Thursday, November 4, 2010

Tough on Crime

Conventional wisdom has always been that support for the death penalty is a prerequisite for attaining public office, particularly in California, which has the largest death row in the country.  Since at least 1986, when Chief Justice Rose Bird (appointed by Jerry Brown) and two fellow justices were voted off the bench after a vitriolic campaign that focused on their death penalty reversals, successful politicians have relied on enthusiasm for the death penalty as shorthand for their "tough on crime" bonafides.  Yesterday’s election results undermine this long-held assumption.  The California Democratic Party for the first time included in its party platform a plank supporting abolition of the death penalty, which declares that Democrats will "replace the death penalty with a term of permanent incarceration, which will serve to protect the public, provide swift and certain justice for victims' families, and save the state an estimated $1 billion over the next five years."  Democratic candidates, including Jerry Brown (Governor) and Gavin Newsom (Lt. Gov.) as well as those down the ticket, are all personally opposed to the death penalty yet they all won.  Most notably, S.F. District Attorney Kamala Harris remains ahead in a very close race for Attorney General against "law and order" L.A. District Attorney Steve Cooley.  Cooley's main line of attack against Harris was her refusal to pursue the death penalty for the killer of a San Francisco policeman, and the Republican State Leadership Committee used $1.6 million for ads attacking Harris's opposition to the death penalty.  The attempt to paint Harris as soft on crime, however, didn't work.  Harris has maintained that she will uphold the law if elected, but she has unapologetically maintained that the death penalty is flawed.  She believes that life without possibility of parole is more efficient and cost effective.  (A recent study by California Commission on the Fair Administration of Justice estimated that the death penalty conservatively costs $137 million per year).  She has skillfully argued that the death penalty has not made us safer and that the money spent every year on the death penalty could be far more productively used to put more cops on the street and to fund programs which aim to stop recidivism. This genuine tough on crime stance is a principled position and a political winner. 
[Related posts: Banality of Evil, Drug Problem]


Anonymous said...

Right on . . . CA elects 'smart' politicians who want real public safety for everyone.

Anonymous said...

The premise that Rose Bird and the other justices were defeated because of their stand on the death penalty is flawed. It never addresses the question of who financed the virulent campaign against Rose Bird and why they were willing to give so much money to the effort. The Bird court handed down the decision in Tucker Vs. Lassen, a case name that resonates not at all with the public but raises the ire of every banker and mortgage lender. It was a 65 page decision, far too lengthy to cover here, Too complicated for sound bites but reason for bankers and lenders to go after Bird and her fellow Ca. Supreme Court Justices and bring about the FIRST EVER RECALL of a group of Supreme Court justices. Tucker vs. Lassen allowed a home buyer to assume an existing mortgage on the house he had just bought. If it happened to be a low interest loan it would sweeten the deal for a buyer allowing him to enjoy lower payments. It also gave birth to a new type of mortgage security, the "wrap-around" trust deed. 20% of the Ca. savings and loan companies income came from pre-payment penalties charged sellers of homes when they paid off their mortgages because of due-on-sale requirements in the loans. Hell hath no fury like a banker denied an unearned interest payment gratuitously delivered to him by an obscure clause in a mortgage contract. They funded the attack on Rose Bird, under the nose of the "watchdog" press. Aided by the extreme right-wing of the Republican party angered by the labor friendly decisions of the Bird court, they put fear in the hearts of all liberal judges.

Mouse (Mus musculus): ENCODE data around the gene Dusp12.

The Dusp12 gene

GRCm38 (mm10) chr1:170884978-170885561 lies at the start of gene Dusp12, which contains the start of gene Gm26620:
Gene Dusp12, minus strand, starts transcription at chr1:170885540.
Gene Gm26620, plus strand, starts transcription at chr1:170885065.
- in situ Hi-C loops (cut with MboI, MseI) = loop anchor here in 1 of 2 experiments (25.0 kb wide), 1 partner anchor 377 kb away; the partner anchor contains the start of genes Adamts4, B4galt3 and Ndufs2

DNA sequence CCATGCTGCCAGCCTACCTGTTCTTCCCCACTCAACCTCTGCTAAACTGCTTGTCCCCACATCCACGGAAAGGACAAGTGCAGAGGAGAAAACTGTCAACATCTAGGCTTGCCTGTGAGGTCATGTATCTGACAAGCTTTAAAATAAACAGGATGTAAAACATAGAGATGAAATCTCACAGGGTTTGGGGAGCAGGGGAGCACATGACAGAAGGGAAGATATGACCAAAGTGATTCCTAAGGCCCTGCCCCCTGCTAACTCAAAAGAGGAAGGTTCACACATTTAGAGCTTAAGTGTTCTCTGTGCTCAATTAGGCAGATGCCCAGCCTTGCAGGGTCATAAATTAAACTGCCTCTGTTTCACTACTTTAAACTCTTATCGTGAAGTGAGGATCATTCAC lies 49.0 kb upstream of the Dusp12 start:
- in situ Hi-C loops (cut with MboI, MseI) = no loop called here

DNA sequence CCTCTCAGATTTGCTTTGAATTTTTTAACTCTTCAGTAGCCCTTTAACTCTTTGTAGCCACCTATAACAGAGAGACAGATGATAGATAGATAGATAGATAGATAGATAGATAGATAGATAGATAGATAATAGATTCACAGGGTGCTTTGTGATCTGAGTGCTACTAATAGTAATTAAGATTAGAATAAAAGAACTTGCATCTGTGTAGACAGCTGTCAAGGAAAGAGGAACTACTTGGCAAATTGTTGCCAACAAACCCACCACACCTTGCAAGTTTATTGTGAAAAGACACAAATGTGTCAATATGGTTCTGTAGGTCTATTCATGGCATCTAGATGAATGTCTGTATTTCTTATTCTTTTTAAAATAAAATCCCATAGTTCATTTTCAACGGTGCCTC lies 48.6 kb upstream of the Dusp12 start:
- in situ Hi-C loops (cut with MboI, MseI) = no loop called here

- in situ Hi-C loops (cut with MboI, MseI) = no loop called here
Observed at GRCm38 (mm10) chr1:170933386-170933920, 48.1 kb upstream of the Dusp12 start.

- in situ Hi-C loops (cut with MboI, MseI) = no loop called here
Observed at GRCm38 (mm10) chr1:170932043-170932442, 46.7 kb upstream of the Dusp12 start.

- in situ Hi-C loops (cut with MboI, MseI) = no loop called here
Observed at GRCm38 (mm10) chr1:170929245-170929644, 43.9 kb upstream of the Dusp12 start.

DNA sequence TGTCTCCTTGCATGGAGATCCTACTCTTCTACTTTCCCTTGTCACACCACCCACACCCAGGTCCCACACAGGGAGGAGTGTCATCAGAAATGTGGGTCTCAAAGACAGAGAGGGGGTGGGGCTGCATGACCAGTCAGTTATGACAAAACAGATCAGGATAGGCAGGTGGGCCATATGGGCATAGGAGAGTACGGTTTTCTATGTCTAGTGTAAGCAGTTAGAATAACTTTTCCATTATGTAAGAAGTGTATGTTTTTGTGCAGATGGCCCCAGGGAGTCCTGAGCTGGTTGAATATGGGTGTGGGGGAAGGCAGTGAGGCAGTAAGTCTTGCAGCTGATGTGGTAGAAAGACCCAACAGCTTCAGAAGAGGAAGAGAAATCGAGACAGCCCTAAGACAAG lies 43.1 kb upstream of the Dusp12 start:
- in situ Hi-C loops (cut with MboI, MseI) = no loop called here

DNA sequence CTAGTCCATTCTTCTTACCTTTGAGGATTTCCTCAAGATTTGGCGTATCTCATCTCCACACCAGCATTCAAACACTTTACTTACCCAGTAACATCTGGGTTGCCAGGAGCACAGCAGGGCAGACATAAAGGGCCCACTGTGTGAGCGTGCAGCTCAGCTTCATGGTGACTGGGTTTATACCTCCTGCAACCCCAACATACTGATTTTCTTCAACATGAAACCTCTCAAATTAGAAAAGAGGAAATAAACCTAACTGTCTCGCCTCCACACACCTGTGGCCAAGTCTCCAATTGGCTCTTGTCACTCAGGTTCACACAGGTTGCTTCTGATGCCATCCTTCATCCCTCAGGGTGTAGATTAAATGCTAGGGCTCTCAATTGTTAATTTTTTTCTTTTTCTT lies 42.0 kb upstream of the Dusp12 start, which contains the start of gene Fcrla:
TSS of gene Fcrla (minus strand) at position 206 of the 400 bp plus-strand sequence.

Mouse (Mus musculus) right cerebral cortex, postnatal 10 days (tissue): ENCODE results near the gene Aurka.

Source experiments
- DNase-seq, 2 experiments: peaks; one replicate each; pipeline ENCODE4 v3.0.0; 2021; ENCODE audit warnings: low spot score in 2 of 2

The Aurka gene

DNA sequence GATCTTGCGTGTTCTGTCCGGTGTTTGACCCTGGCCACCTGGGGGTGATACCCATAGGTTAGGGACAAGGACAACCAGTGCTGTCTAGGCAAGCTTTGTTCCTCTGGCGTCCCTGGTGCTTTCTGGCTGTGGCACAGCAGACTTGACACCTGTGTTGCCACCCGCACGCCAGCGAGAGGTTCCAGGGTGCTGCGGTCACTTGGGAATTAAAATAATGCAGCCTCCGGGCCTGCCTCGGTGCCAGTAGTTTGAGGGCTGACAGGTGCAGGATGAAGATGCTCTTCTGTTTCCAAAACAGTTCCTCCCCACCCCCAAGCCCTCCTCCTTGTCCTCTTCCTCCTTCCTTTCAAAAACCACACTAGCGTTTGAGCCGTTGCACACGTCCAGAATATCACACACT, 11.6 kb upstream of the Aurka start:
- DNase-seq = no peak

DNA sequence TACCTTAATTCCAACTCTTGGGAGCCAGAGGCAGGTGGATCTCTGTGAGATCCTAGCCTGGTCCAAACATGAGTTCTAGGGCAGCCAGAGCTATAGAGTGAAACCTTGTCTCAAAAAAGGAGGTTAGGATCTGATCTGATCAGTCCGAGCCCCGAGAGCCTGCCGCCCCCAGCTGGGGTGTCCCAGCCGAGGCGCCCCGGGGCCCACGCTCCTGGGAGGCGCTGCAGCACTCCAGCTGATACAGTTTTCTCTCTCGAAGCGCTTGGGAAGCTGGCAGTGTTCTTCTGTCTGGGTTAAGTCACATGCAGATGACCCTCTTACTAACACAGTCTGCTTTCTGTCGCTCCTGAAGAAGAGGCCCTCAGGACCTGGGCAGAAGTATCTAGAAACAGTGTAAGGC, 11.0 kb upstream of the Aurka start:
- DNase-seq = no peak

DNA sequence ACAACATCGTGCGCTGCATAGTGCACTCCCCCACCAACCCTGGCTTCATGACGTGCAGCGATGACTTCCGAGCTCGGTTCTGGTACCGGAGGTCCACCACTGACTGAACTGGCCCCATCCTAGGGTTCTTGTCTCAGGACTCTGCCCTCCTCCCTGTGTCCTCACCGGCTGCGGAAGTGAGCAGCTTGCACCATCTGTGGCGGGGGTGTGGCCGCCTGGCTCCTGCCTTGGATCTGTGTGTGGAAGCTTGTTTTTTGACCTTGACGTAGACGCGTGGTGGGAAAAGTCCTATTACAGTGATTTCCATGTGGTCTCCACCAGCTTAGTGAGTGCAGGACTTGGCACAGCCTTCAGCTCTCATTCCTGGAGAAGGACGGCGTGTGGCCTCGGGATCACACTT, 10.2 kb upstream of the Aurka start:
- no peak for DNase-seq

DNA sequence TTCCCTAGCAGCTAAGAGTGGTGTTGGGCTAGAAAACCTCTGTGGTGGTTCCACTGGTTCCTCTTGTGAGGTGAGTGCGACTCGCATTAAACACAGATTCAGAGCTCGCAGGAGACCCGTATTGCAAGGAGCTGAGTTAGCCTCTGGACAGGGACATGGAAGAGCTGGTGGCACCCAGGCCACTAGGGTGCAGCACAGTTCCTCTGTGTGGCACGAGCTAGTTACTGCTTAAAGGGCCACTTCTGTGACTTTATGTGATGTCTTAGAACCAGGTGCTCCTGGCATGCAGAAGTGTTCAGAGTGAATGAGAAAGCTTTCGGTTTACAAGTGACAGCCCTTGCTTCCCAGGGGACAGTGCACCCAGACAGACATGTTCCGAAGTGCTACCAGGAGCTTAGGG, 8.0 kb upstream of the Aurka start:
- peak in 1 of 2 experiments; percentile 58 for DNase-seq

Anonymous said...

The post above is absolutely correct - particularly as to Justice Grodin. Grodin was clearly targeted because of his pro-labor, pro-plaintiff, and pro-consumer positions, not because of his position on the death penalty, which was actually quite a bit more nuanced than Bird's.

Lovechilde said...

I don't disagree that Justices Bird-Grodin-Reynoso were targeted because of their pro-labor, pro-consumer positions. My point is that the campaign against them -- engineered by those opposed to these views -- focused on their death penalty opinions.

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